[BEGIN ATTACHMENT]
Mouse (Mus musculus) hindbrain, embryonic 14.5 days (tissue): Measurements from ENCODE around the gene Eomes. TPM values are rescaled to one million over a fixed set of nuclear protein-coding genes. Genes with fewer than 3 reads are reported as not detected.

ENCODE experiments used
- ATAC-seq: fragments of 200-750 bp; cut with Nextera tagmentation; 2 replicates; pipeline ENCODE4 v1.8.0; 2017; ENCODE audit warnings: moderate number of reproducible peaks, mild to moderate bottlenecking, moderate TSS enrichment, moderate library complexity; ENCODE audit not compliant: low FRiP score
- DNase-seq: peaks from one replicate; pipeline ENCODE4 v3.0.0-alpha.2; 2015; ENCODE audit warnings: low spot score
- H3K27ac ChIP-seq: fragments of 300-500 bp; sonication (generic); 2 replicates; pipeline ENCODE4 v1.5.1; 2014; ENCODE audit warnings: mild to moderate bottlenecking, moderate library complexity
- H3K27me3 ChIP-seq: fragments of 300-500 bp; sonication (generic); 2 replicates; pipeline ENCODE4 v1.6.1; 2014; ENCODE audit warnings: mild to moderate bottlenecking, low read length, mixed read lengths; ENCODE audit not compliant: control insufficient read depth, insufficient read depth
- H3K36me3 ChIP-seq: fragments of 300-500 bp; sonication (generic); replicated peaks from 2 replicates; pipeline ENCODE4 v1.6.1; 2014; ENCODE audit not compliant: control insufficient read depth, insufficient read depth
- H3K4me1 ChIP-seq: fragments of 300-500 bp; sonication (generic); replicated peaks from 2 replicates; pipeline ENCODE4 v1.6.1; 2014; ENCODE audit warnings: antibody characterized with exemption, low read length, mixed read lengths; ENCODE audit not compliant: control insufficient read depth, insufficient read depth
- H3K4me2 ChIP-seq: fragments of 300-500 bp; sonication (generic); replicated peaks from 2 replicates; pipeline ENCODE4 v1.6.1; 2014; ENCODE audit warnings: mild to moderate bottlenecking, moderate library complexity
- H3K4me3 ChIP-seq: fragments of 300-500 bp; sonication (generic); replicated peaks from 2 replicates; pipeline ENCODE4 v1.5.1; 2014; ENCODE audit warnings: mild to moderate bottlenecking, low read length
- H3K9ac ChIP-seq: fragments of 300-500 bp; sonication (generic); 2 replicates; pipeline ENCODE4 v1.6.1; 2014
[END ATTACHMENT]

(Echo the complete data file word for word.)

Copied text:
Mouse (Mus musculus) hindbrain, embryonic 14.5 days (tissue): Measurements from ENCODE around the gene Eomes. TPM values are rescaled to one million over a fixed set of nuclear protein-coding genes. Genes with fewer than 3 reads are reported as not detected.

ENCODE experiments used
- ATAC-seq: fragments of 200-750 bp; cut with Nextera tagmentation; 2 replicates; pipeline ENCODE4 v1.8.0; 2017; ENCODE audit warnings: moderate number of reproducible peaks, mild to moderate bottlenecking, moderate TSS enrichment, moderate library complexity; ENCODE audit not compliant: low FRiP score
- DNase-seq: peaks from one replicate; pipeline ENCODE4 v3.0.0-alpha.2; 2015; ENCODE audit warnings: low spot score
- H3K27ac ChIP-seq: fragments of 300-500 bp; sonication (generic); 2 replicates; pipeline ENCODE4 v1.5.1; 2014; ENCODE audit warnings: mild to moderate bottlenecking, moderate library complexity
- H3K27me3 ChIP-seq: fragments of 300-500 bp; sonication (generic); 2 replicates; pipeline ENCODE4 v1.6.1; 2014; ENCODE audit warnings: mild to moderate bottlenecking, low read length, mixed read lengths; ENCODE audit not compliant: control insufficient read depth, insufficient read depth
- H3K36me3 ChIP-seq: fragments of 300-500 bp; sonication (generic); replicated peaks from 2 replicates; pipeline ENCODE4 v1.6.1; 2014; ENCODE audit not compliant: control insufficient read depth, insufficient read depth
- H3K4me1 ChIP-seq: fragments of 300-500 bp; sonication (generic); replicated peaks from 2 replicates; pipeline ENCODE4 v1.6.1; 2014; ENCODE audit warnings: antibody characterized with exemption, low read length, mixed read lengths; ENCODE audit not compliant: control insufficient read depth, insufficient read depth
- H3K4me2 ChIP-seq: fragments of 300-500 bp; sonication (generic); replicated peaks from 2 replicates; pipeline ENCODE4 v1.6.1; 2014; ENCODE audit warnings: mild to moderate bottlenecking, moderate library complexity
- H3K4me3 ChIP-seq: fragments of 300-500 bp; sonication (generic); replicated peaks from 2 replicates; pipeline ENCODE4 v1.5.1; 2014; ENCODE audit warnings: mild to moderate bottlenecking, low read length
- H3K9ac ChIP-seq: fragments of 300-500 bp; sonication (generic); 2 replicates; pipeline ENCODE4 v1.6.1; 2014